Radical Schooling: An American operative gets entangled with some Islamic jihadists in Traitor.
Thursday, August 28, 2008
Once we get past the obvious similarities to the Bourne franchise– rogue American ex-operative being chased all over the globe by CIA/FBI spooks that think he’s a terrorist– Traitor simmers down into a reasonably smart little thriller with a moral conscience.
Don Cheadle plays Samir Horn, a U.S.-born explosives expert who, after serving in Bosnia and Afghanistan, abruptly follows his Muslim principles over to the other side and hooks up with a nefarious international cabal of rich Islamic jihadists plotting anti-American bombings everywhere from Spain’s Costa del Sol to the American Midwest. Exactly why he’s doing this is a bit unclear, except that Samir is shown to be devout to a fault– the product of his Sudanese father’s teachings– and ready to mix a little plastic explosives into his religious beliefs.
What happens isn’t quite up to Bourne standards– what is?– but director Jeffrey Nachmanoff (writer of The Day After Tomorrow, who wrote Traitor’s screenplay from a story he cooked up with Steve Martin, of all people) and Cheadle (one of a platoon of 13 producers along with Martin) give Samir’s quest a convincing look to go with its able-bodied cast. Guy Pearce, always a credible cop, plays Clayton, the far-a field FBI agent who first encounters Samir in Yemen, then tracks him while puzzling out the dude’s hazy loyalties. Saïd Taghmaoui, Arab-French character stalwart in such pics as Kite Runner, La Haine, Hideous Kinky and Three Kings, plays Omar, Samir’s main man in the jihadists. Omar is by far the most interesting character in the movie, aside from Samir. He comes close to stealing the whole thing in the Yemeni prison scenes.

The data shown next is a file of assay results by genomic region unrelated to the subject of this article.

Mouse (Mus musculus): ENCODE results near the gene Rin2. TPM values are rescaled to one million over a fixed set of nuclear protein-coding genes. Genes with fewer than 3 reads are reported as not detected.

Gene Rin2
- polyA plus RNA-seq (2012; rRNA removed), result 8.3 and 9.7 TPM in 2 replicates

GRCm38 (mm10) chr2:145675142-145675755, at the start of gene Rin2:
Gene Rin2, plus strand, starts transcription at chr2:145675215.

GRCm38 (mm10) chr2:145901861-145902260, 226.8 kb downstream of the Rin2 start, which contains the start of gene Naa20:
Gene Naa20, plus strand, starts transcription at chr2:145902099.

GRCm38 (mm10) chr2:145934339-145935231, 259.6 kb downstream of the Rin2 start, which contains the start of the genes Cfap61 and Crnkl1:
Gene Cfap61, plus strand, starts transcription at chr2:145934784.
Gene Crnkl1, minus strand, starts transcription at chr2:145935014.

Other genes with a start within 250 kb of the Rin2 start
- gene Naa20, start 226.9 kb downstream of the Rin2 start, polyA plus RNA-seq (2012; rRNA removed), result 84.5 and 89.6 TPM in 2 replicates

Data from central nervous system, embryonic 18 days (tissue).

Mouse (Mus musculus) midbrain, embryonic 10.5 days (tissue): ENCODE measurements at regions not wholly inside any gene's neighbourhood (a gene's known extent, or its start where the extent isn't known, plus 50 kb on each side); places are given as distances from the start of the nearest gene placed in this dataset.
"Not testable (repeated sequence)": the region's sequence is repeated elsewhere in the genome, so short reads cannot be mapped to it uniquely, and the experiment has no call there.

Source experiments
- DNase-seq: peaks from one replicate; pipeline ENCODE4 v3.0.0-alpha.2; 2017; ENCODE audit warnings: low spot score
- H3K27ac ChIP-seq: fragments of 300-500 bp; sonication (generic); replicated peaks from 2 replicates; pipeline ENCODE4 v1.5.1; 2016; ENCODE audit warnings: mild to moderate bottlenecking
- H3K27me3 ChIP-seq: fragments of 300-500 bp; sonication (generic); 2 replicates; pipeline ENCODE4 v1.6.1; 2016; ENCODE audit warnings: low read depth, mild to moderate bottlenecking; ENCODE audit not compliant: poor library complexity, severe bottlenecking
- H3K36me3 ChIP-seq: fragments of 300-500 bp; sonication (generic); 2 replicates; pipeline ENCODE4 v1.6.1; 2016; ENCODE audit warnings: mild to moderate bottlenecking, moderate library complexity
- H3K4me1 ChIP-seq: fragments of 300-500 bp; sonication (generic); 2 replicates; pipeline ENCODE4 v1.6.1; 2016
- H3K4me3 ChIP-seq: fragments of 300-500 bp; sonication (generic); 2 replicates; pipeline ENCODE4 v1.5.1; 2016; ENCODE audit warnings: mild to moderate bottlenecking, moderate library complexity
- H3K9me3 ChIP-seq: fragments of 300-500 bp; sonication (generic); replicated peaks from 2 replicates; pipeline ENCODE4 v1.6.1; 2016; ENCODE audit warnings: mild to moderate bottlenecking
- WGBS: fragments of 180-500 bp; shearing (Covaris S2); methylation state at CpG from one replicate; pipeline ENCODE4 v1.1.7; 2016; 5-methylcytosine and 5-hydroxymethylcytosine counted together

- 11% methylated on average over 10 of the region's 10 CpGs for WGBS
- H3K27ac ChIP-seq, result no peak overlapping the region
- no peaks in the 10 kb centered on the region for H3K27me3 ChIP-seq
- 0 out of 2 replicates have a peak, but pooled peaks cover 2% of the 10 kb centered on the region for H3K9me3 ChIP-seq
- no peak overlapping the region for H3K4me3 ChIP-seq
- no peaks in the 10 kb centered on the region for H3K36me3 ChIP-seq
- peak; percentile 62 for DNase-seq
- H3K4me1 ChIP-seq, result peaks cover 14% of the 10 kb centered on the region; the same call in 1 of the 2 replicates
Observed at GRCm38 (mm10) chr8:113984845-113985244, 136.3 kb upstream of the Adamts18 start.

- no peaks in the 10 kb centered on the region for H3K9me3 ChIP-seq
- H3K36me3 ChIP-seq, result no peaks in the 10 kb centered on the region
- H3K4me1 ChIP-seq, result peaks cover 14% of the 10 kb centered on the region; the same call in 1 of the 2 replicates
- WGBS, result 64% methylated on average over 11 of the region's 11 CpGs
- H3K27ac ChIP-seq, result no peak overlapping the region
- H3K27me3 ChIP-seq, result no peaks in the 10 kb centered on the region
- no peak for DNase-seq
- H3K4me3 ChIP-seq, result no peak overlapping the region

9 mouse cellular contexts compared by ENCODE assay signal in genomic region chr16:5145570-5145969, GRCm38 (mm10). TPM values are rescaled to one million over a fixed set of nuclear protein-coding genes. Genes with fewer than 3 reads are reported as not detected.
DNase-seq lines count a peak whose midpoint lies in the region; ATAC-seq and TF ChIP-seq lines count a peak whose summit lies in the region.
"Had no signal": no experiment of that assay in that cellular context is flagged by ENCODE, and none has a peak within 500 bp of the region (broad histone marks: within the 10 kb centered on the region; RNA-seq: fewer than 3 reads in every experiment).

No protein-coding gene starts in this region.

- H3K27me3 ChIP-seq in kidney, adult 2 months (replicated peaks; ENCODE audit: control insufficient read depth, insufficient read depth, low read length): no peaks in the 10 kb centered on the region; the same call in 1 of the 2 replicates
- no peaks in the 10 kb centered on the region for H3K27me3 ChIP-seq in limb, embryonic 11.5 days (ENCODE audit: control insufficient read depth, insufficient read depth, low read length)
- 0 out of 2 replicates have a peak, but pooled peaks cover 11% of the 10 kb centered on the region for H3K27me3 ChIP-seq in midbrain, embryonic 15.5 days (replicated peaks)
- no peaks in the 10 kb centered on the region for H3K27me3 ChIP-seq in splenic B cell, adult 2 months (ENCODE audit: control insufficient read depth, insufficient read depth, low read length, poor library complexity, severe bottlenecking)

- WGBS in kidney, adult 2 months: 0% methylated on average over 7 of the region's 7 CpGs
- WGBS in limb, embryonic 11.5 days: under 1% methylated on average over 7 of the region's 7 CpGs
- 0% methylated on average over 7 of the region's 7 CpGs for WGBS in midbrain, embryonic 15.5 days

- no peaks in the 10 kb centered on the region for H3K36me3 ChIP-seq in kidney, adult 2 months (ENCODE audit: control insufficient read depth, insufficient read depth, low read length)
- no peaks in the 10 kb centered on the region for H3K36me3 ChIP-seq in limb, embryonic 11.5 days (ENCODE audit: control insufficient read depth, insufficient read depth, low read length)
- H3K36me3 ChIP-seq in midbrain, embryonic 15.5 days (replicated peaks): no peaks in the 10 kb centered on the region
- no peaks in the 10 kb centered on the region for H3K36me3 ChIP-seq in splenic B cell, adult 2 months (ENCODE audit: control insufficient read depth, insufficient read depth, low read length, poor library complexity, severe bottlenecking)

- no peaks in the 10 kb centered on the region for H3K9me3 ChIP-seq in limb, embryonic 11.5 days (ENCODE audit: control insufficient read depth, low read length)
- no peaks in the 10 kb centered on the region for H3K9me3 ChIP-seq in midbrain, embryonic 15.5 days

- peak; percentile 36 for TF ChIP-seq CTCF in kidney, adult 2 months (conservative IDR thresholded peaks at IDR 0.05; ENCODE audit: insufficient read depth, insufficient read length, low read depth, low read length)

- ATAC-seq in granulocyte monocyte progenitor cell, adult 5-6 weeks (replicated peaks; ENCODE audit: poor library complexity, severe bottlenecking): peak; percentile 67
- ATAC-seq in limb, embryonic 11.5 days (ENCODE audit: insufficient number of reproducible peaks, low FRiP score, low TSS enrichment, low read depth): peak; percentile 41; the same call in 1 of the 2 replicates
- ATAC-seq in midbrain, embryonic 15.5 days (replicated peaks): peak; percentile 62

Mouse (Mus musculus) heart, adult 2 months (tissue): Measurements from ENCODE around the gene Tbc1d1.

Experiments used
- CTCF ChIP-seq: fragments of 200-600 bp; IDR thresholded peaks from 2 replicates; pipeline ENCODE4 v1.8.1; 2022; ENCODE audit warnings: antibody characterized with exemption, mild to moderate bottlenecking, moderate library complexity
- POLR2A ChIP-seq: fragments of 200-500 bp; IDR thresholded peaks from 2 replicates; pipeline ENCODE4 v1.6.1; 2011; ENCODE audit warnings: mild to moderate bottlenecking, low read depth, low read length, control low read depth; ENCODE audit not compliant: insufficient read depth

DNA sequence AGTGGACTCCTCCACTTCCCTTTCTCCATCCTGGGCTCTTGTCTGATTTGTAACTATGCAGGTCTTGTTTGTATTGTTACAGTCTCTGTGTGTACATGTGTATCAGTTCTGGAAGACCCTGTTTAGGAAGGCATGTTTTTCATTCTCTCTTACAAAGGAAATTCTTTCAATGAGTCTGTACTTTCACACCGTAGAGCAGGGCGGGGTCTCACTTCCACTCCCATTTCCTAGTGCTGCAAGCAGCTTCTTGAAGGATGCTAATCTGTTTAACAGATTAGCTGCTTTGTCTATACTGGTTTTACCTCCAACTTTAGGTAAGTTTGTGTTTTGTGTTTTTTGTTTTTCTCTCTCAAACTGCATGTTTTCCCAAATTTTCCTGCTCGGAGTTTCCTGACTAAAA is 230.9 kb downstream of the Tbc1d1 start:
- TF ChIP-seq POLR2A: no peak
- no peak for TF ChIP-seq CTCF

The rest of the characters behave according to the spy-movie rule book: avuncular-looking Jeff Daniels as a shadowy U.S. national security handler; the beauteous Archie Panjabi (Bend It Like Beckham, Yasmin) as Chandra, Samir’s bewildered girlfriend back home; Aly Khan (A Mighty Heart) as the unctuous terror bankroller Fareed; and Neal McDonough as punch-’em-in-the-face FBI man Archer. Among the principals, only Samir and Omar have anything approaching complexity, so we tend to tune the others out– even Pearce, who usually excels in this sort of ambiguous role.
The action unfolds in at least 13 settings. The filmmakers accomplish this economically (after all, they rescued the production from turn-around limbo) using stock establishing shots for places like Madrid, London and Washington, then actually shooting on location in Chicago, Ontario province, the French Riviera and Morocco. So it’s sub-Bourne in more ways than one.
Samir clings to his faith to the bitter end, but the movie does nothing to calm American suspicions about the loyalties of Muslims in the U.S. According to Traitor, there are violent jihadist sympathizers all across the U.S. and Canada, or in any case, at least a busload of them. Cheadle’s Samir, a Hotel Rwanda-style stranger in a strange land everywhere he goes, is the last moral man in the country.
TRAITOR (2 ½) Directed by Jeffrey Nachmanoff. • Starring Don Cheadle, Guy Pearce and Jeff Daniels. • PG-13, 114 min. • At Century Cinemas Del Monte Center, Maya Cinemas, Northridge Cinemas.